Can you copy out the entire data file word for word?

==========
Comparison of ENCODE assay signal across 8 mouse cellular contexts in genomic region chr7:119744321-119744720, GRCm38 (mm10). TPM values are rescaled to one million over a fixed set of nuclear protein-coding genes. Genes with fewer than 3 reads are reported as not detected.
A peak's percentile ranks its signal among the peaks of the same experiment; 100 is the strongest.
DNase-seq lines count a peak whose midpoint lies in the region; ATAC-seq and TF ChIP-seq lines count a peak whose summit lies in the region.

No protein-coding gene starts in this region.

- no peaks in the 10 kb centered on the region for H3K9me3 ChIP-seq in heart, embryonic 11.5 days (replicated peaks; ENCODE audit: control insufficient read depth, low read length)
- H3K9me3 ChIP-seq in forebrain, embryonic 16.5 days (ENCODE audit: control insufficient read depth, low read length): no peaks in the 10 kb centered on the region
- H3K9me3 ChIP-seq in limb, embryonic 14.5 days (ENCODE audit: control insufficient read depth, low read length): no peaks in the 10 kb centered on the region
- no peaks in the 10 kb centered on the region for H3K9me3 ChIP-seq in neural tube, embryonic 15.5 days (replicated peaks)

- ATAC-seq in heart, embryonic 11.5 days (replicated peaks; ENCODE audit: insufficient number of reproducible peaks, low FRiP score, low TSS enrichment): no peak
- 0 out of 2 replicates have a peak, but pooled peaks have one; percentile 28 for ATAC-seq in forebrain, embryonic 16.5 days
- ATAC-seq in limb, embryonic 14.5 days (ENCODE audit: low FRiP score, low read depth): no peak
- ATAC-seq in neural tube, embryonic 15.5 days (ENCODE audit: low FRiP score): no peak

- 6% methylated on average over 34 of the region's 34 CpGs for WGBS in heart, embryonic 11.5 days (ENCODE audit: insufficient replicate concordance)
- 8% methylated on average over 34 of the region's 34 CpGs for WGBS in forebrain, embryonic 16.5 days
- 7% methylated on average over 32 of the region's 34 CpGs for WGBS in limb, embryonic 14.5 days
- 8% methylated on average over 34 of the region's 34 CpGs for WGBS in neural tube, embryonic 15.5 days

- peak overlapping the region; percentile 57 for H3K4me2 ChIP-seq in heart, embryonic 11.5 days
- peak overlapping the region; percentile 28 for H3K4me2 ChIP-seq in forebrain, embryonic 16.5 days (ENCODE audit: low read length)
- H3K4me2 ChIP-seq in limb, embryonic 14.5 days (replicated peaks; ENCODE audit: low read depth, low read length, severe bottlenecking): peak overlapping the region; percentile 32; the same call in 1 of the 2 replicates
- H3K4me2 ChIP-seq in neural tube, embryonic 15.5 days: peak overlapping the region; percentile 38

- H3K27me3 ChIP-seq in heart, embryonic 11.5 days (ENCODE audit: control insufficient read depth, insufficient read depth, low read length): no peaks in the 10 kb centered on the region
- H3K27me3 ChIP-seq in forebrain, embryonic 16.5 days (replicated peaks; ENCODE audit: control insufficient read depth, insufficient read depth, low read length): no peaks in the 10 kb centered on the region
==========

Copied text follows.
Comparison of ENCODE assay signal across 8 mouse cellular contexts in genomic region chr7:119744321-119744720, GRCm38 (mm10). TPM values are rescaled to one million over a fixed set of nuclear protein-coding genes. Genes with fewer than 3 reads are reported as not detected.
A peak's percentile ranks its signal among the peaks of the same experiment; 100 is the strongest.
DNase-seq lines count a peak whose midpoint lies in the region; ATAC-seq and TF ChIP-seq lines count a peak whose summit lies in the region.

No protein-coding gene starts in this region.

- no peaks in the 10 kb centered on the region for H3K9me3 ChIP-seq in heart, embryonic 11.5 days (replicated peaks; ENCODE audit: control insufficient read depth, low read length)
- H3K9me3 ChIP-seq in forebrain, embryonic 16.5 days (ENCODE audit: control insufficient read depth, low read length): no peaks in the 10 kb centered on the region
- H3K9me3 ChIP-seq in limb, embryonic 14.5 days (ENCODE audit: control insufficient read depth, low read length): no peaks in the 10 kb centered on the region
- no peaks in the 10 kb centered on the region for H3K9me3 ChIP-seq in neural tube, embryonic 15.5 days (replicated peaks)

- ATAC-seq in heart, embryonic 11.5 days (replicated peaks; ENCODE audit: insufficient number of reproducible peaks, low FRiP score, low TSS enrichment): no peak
- 0 out of 2 replicates have a peak, but pooled peaks have one; percentile 28 for ATAC-seq in forebrain, embryonic 16.5 days
- ATAC-seq in limb, embryonic 14.5 days (ENCODE audit: low FRiP score, low read depth): no peak
- ATAC-seq in neural tube, embryonic 15.5 days (ENCODE audit: low FRiP score): no peak

- 6% methylated on average over 34 of the region's 34 CpGs for WGBS in heart, embryonic 11.5 days (ENCODE audit: insufficient replicate concordance)
- 8% methylated on average over 34 of the region's 34 CpGs for WGBS in forebrain, embryonic 16.5 days
- 7% methylated on average over 32 of the region's 34 CpGs for WGBS in limb, embryonic 14.5 days
- 8% methylated on average over 34 of the region's 34 CpGs for WGBS in neural tube, embryonic 15.5 days

- peak overlapping the region; percentile 57 for H3K4me2 ChIP-seq in heart, embryonic 11.5 days
- peak overlapping the region; percentile 28 for H3K4me2 ChIP-seq in forebrain, embryonic 16.5 days (ENCODE audit: low read length)
- H3K4me2 ChIP-seq in limb, embryonic 14.5 days (replicated peaks; ENCODE audit: low read depth, low read length, severe bottlenecking): peak overlapping the region; percentile 32; the same call in 1 of the 2 replicates
- H3K4me2 ChIP-seq in neural tube, embryonic 15.5 days: peak overlapping the region; percentile 38

- H3K27me3 ChIP-seq in heart, embryonic 11.5 days (ENCODE audit: control insufficient read depth, insufficient read depth, low read length): no peaks in the 10 kb centered on the region
- H3K27me3 ChIP-seq in forebrain, embryonic 16.5 days (replicated peaks; ENCODE audit: control insufficient read depth, insufficient read depth, low read length): no peaks in the 10 kb centered on the region